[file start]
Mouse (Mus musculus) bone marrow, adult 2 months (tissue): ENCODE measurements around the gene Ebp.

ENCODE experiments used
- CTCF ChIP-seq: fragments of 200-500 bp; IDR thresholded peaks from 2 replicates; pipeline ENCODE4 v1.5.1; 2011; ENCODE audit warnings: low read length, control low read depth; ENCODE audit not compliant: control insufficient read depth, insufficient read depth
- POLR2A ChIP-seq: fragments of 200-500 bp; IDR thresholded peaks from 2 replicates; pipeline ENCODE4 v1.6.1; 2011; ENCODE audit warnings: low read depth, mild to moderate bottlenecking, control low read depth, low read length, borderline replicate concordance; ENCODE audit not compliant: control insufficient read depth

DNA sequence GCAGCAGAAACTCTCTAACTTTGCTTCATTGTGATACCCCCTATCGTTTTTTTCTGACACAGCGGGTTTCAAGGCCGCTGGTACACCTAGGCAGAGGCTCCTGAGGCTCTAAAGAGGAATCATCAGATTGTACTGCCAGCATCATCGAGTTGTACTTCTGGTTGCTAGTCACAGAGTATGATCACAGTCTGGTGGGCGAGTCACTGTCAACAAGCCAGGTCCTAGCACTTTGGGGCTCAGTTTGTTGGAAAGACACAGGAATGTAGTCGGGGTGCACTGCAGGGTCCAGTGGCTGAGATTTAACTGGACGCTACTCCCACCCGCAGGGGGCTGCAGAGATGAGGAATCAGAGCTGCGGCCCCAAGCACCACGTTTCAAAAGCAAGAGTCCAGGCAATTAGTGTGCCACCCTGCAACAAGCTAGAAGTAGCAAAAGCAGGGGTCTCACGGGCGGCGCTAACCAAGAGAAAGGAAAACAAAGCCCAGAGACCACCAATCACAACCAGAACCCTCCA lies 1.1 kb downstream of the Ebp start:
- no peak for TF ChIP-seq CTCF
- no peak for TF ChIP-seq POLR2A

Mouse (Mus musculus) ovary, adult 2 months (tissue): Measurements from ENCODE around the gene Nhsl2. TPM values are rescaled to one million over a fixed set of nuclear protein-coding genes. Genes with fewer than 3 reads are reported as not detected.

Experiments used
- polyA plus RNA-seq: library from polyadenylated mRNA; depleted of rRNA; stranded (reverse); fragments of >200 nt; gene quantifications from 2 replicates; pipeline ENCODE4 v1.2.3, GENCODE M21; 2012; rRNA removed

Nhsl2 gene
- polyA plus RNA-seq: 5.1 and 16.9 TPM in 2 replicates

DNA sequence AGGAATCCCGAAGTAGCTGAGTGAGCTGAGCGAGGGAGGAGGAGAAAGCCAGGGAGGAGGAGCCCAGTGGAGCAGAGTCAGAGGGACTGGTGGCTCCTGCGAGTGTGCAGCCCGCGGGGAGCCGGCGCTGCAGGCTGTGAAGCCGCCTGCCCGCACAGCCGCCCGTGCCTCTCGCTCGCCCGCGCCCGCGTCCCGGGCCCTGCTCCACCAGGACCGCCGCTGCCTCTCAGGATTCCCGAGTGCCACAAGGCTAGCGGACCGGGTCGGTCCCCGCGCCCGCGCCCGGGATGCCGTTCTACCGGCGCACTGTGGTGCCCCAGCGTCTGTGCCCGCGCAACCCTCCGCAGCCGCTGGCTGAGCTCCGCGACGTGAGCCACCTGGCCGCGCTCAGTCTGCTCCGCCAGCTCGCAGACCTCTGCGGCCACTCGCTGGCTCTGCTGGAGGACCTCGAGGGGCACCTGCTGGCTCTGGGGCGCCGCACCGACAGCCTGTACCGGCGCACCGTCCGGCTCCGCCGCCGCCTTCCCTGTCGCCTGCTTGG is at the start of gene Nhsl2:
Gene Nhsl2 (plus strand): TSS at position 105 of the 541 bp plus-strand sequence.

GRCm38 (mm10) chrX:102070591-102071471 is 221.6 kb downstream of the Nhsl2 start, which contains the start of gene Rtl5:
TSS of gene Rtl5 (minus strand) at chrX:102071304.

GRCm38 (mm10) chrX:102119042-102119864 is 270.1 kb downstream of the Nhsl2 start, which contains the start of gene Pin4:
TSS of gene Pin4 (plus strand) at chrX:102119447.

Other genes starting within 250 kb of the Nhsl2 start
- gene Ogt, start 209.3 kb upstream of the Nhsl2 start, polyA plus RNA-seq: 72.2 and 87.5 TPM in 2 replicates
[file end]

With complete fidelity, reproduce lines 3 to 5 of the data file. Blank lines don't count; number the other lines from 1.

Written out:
- CTCF ChIP-seq: fragments of 200-500 bp; IDR thresholded peaks from 2 replicates; pipeline ENCODE4 v1.5.1; 2011; ENCODE audit warnings: low read length, control low read depth; ENCODE audit not compliant: control insufficient read depth, insufficient read depth
- POLR2A ChIP-seq: fragments of 200-500 bp; IDR thresholded peaks from 2 replicates; pipeline ENCODE4 v1.6.1; 2011; ENCODE audit warnings: low read depth, mild to moderate bottlenecking, control low read depth, low read length, borderline replicate concordance; ENCODE audit not compliant: control insufficient read depth

DNA sequence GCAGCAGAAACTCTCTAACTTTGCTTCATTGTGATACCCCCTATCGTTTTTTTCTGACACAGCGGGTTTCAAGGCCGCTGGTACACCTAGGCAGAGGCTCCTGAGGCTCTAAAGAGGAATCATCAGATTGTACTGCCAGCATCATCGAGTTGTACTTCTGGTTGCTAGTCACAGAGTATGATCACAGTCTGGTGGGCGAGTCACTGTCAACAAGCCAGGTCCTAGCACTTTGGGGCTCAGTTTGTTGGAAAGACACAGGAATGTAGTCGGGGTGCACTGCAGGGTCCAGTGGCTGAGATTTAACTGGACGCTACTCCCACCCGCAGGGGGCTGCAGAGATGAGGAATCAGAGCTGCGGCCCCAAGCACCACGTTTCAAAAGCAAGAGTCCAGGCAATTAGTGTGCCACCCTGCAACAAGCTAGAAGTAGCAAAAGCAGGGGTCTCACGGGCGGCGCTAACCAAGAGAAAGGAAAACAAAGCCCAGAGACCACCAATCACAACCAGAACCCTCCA lies 1.1 kb downstream of the Ebp start: